By Sebastian Rotella
During his final years, Osama bin Laden expressed interest in everything from killing President Obama to his deputies' personalities to an article in an extremist magazine that he didn't like, according to two U.S. officials familiar with material seized during the raid that killed bin Laden.
A trove of digital communications and hand-written notes show how bin Laden ran his weakened network from his solitary hideout in a garrison town in Pakistan. He was especially engaged in decisions about leadership posts and developing plots, the officials said.
Bin Laden's writings discuss his strategic goal of carrying out attacks that would prevent President Obama from being re-elected, though he also wrote that "the alternative could be worse," a U.S. counterterror official said.
"He talks about targeting priorities," the counterterror official said. "He says the president is of course the top target if you could get a shot at him. Also the military chiefs like the chairman of the Joint Chiefs of Staff, the defense secretary, top military people. There is a note indicating that the vice president is not an important target because that position has less weight."
The passage was less a discussion of concrete assassination plots than strategic musings, the counterterror official said. Another U.S official said it was part of a message intended for a deputy. It is not always clear if the messages were actually delivered. The material has been translated from Arabic and culled from computers, discs, thumb drives and bin Laden's handwritten notes, said the officials, who spoke to ProPublica on condition of anonymity.
Bin Laden clearly played a role in al Qaeda's operational, tactical and strategic planning, the officials said. That contrasts with assertions by officials in Pakistan and the West over the years that he was dead, in another country or cut off from his network.
"You could describe him as a micro-manager," a U.S. official said. "The cumbersome process he had to follow for security reasons did not prevent him from playing a role...He was down in the weeds as far as best operatives, best targets, best timing."
Bin Laden was bent on inflicting mass-casualty attacks on the West, the U.S. official said. At the same time, however, he criticized an online propaganda magazine edited by a young American in Yemen, saying the bloodthirsty tone of an article could harm al Qaeda's image among Muslims, according to the U.S. counterterror official.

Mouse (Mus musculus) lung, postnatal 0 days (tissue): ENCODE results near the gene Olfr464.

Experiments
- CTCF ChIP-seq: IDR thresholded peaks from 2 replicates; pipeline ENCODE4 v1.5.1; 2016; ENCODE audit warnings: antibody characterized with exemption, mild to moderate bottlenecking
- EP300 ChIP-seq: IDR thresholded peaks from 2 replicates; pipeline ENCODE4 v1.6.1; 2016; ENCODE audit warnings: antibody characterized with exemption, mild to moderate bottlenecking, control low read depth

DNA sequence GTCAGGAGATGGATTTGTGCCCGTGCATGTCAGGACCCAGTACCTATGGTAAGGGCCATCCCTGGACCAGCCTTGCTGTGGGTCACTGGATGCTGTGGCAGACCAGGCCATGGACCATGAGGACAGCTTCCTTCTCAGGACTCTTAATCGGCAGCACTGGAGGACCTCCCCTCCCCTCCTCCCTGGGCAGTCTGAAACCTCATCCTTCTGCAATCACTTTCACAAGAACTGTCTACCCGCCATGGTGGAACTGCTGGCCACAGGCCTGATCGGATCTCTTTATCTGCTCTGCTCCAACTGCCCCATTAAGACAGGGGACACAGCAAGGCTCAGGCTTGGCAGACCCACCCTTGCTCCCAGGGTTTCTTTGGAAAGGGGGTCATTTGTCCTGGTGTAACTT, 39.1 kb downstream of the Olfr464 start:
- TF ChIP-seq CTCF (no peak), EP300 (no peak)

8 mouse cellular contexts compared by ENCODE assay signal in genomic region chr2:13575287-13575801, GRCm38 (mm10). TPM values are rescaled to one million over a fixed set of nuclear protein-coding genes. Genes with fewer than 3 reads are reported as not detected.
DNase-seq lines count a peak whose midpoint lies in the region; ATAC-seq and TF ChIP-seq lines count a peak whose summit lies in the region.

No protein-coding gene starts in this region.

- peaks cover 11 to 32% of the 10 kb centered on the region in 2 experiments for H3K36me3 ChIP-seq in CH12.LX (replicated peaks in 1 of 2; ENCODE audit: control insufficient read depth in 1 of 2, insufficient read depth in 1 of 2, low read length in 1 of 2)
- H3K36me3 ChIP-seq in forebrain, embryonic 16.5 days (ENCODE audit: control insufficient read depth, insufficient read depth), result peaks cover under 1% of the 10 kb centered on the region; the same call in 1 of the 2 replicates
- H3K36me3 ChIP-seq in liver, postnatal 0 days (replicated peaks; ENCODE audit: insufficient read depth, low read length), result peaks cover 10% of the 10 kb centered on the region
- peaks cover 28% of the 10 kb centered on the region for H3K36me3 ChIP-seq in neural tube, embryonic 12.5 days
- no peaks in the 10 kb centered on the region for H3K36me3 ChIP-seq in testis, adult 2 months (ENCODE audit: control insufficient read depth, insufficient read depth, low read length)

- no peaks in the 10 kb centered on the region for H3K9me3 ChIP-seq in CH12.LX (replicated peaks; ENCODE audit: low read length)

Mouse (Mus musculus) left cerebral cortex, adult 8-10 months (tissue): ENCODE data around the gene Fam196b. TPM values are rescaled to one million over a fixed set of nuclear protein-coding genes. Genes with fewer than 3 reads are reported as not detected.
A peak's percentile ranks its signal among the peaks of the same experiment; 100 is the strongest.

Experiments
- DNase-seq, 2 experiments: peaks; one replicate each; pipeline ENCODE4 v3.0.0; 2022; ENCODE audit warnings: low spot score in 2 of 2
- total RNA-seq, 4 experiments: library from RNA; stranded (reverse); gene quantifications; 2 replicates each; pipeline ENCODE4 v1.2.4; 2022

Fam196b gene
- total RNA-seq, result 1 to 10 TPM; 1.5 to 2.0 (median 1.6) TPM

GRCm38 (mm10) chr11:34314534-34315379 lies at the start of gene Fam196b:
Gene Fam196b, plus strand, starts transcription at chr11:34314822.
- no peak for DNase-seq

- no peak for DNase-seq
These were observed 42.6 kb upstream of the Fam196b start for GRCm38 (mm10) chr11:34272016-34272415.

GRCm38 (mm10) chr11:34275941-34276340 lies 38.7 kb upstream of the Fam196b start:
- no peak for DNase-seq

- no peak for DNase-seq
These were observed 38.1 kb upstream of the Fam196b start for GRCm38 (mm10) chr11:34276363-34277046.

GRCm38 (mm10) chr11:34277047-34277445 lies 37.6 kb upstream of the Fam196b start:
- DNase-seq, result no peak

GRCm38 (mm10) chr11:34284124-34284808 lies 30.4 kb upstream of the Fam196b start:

The magazine, called Inspire, "apparently discussed using a tractor or farm vehicle in an attack outfitted with blades or swords as a fearsome killing machine," the official said. "Bin Laden said this is something he did not endorse. He seems taken aback. He complains that this tactical proposal promotes indiscriminate slaughter. He says he rejects this and it is not something that reflects what al Qaeda does."
The sentiment apparently evokes bin Laden's concern -- previously expressed in al Qaeda letters intercepted in 2004 -- about backlash among Muslims who feel the network has gone to violent extremes, especially in Iraq, and killed many Muslims in the process.
A clandestine courier system enabled bin Laden to send strategic directives to the network's core in Pakistan and its affiliates overseas, but he was hampered by the lack of phone and Internet access in his compound -- a measure to avoid detection.
"In a sense what we have here is internal discussion," the counterterror official said. "And also you have a leader alone, writing down his thoughts... It's kind of like the old concept in the Navy when captains thought they might lose visual contact. They needed to know the commander's intent in the contingency of having to make decisions on their own. When bin Laden writes to his deputies, he is reinforcing their knowledge of the commander's intent."
Bin Laden communicated with deputies such as Mustafa Abu-Yazid, a veteran Egyptian boss who was al Qaeda's operations chief until he was killed in a U.S. missile strike last year, according to the official. Yazid, based in the northwest tribal areas of Pakistan, sent outgoing orders to commanders in Pakistan or affiliates in other countries, and relayed their messages to bin Laden's hideout in Abbottabad near Pakistan's capital.